The first step to avoiding a relapse is understanding that a relapse happens in multiple stages. The stages can occur at once or gradually over several weeks. You will have more success avoiding a relapse if you are able to identify the signs that come with the early stages of a relapse. Make sure you have a plan for your recovery and that it addresses all 3 types of relapses that you could face. Relapse can be a part of recovery but it doesn’t have to be. Armed with the signs, you can prevent relapse from happening.
This is the stage of relapse you will have the most success overcoming if you can identify the signs soon enough. Signs of an emotional relapse can be subtle if you aren’t paying mindful attention. At this point, you probably haven’t thought about using yet but your thoughts and emotions are starting to fall into a pattern that could prompt you to relapse. Some of the signs you may be facing an emotional relapse are anxiety, mood swings, trouble sleeping, poor eating habits and isolation. You aren’t feeling yourself or feeling comfortable in your own skin. To prevent further relapse at this stage it’s imperative that you talk to someone and practice self-care. Make sure you continue to attend your meetings, treatment program, and therapy. This is a point in your recovery where you will have to exercise self-discipline in order to stay disciplined in your abstinence. If you feel like skipping a meeting, that’s a strong sign that you need to ask for some help. You might be slipping away from your interest in recovery, which could lead to interest in using again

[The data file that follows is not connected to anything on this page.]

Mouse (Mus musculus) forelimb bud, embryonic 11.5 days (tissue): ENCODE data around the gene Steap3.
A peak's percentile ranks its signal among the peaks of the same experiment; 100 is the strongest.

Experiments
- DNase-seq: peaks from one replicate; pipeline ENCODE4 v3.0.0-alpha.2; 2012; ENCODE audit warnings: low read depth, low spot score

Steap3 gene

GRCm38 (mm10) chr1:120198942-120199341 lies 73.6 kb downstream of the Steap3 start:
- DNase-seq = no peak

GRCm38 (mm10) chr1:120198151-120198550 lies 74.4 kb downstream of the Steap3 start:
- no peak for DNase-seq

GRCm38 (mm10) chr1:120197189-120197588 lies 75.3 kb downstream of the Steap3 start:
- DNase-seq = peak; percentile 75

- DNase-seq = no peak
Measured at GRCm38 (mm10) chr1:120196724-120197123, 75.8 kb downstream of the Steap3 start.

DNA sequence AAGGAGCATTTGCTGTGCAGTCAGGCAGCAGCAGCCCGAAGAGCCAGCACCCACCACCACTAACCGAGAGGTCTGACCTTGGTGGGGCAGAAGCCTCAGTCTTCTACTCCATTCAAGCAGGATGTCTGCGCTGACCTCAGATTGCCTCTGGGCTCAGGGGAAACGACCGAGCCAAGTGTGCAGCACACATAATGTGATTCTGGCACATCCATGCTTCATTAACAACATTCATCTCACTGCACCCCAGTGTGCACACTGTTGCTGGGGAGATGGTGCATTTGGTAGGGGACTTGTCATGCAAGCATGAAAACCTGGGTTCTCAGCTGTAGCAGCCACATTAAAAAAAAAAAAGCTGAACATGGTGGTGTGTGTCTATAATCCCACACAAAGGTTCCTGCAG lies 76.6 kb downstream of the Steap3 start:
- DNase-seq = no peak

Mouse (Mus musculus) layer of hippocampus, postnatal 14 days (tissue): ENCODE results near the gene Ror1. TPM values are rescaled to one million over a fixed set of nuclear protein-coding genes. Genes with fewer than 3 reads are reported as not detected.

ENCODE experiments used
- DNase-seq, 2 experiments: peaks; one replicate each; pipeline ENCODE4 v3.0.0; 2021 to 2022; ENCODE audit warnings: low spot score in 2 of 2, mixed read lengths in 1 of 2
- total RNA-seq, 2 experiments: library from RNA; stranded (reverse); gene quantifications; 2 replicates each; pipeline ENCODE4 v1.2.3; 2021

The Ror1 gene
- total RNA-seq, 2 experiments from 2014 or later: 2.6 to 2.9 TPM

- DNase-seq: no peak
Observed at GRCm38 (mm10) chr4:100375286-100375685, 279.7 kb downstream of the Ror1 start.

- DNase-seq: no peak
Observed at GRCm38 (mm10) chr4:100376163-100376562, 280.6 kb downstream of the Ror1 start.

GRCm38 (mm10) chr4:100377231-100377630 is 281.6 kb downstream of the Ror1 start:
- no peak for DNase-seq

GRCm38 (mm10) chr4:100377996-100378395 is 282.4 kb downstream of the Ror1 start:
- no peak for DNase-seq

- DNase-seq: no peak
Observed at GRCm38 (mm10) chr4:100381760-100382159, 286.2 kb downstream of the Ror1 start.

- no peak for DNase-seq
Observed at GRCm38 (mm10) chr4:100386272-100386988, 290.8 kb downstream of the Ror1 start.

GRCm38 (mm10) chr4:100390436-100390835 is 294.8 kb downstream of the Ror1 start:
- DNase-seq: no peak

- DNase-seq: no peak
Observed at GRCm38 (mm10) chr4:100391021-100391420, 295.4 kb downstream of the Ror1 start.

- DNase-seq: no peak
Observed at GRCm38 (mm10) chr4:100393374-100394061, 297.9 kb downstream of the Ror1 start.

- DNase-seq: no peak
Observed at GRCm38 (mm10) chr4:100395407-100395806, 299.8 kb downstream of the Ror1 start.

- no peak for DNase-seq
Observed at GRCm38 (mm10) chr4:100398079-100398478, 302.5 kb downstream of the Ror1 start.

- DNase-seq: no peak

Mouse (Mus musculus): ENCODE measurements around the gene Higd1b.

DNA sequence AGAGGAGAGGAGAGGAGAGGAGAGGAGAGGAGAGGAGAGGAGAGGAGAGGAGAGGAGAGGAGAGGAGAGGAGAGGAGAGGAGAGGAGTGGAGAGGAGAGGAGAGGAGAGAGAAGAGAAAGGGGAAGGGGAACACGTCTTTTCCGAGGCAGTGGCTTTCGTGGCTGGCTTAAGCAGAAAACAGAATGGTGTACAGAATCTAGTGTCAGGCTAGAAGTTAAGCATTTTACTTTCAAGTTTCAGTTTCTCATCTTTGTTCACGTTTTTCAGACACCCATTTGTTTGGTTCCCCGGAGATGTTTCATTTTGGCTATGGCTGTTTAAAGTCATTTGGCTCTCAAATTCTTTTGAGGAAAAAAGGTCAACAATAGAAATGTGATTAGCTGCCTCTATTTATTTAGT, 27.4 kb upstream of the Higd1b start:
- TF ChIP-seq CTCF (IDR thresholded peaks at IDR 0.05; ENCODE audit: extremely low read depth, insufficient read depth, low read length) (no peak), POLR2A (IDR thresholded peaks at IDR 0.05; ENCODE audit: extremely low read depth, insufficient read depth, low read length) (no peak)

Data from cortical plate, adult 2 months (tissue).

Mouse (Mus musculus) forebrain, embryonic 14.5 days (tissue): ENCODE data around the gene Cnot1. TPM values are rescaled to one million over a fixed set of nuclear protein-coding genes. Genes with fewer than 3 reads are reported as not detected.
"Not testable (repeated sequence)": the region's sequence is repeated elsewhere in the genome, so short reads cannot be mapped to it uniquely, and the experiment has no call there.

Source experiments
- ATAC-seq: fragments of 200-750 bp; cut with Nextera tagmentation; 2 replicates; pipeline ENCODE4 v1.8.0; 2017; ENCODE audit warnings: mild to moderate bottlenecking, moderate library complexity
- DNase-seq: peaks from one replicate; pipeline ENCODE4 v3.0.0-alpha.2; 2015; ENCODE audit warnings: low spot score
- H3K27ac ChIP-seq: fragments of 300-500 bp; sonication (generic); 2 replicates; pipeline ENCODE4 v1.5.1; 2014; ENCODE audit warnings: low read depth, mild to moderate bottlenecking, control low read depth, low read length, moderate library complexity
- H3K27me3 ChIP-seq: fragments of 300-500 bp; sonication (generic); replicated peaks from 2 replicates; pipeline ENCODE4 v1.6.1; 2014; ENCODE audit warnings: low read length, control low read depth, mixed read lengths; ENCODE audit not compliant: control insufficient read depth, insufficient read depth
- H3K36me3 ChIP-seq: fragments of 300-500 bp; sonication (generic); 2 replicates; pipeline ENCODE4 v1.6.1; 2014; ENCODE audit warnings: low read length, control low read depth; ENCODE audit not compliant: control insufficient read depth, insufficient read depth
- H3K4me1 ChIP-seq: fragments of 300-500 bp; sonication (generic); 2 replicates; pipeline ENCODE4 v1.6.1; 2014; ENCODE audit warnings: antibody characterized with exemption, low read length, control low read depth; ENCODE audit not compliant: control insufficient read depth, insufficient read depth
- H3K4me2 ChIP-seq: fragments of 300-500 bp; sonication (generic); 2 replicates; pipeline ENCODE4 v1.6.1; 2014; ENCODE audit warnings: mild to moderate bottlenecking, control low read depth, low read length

You’ve entered a mental relapse when you’ve started thinking about using again. Even if it was just a passing thought, it needs to be identified. As time goes by your addiction may start playing tricks on you and you’ll begin only remembering the good times you used to have. You may even start to fantasize about using again as you forget how bad your addiction was in the end. When you start seeing the early signs of a mental relapse it’s important to speak up. Talk to your sponsor, your therapist, or share about it at a meeting. The best things you can do when you recognize a mental relapse are to first tell someone you are thinking about using and then find a way to distract yourself. Remember to take your recovery one day at a time. Instead of thinking about never using again, focus on just not using today or in the next hour.
A physical relapse has happened when you’ve passed thinking about using and are now driving to the liquor store or calling your dealer. This is the hardest stage of relapse to stop because the brain has convinced the body it has already taken a drink or a drug. Working through physical symptoms of a craving requires sheer force and power of will- but you will get through it. Identifying the early stages of recovery are the best way to prevent relapse. Though more difficult at later stages, relapse can always be prevented by choosing not to pick up a drink or drug, no matter what.
The Springboard Center knows that treatment for addiction and alcoholism is important to you. That is why we are committed to providing you the best proven practices for treatment so you can live a full life of recovery. Call us today for information on our residential treatment program and sober living: (432) 620-0255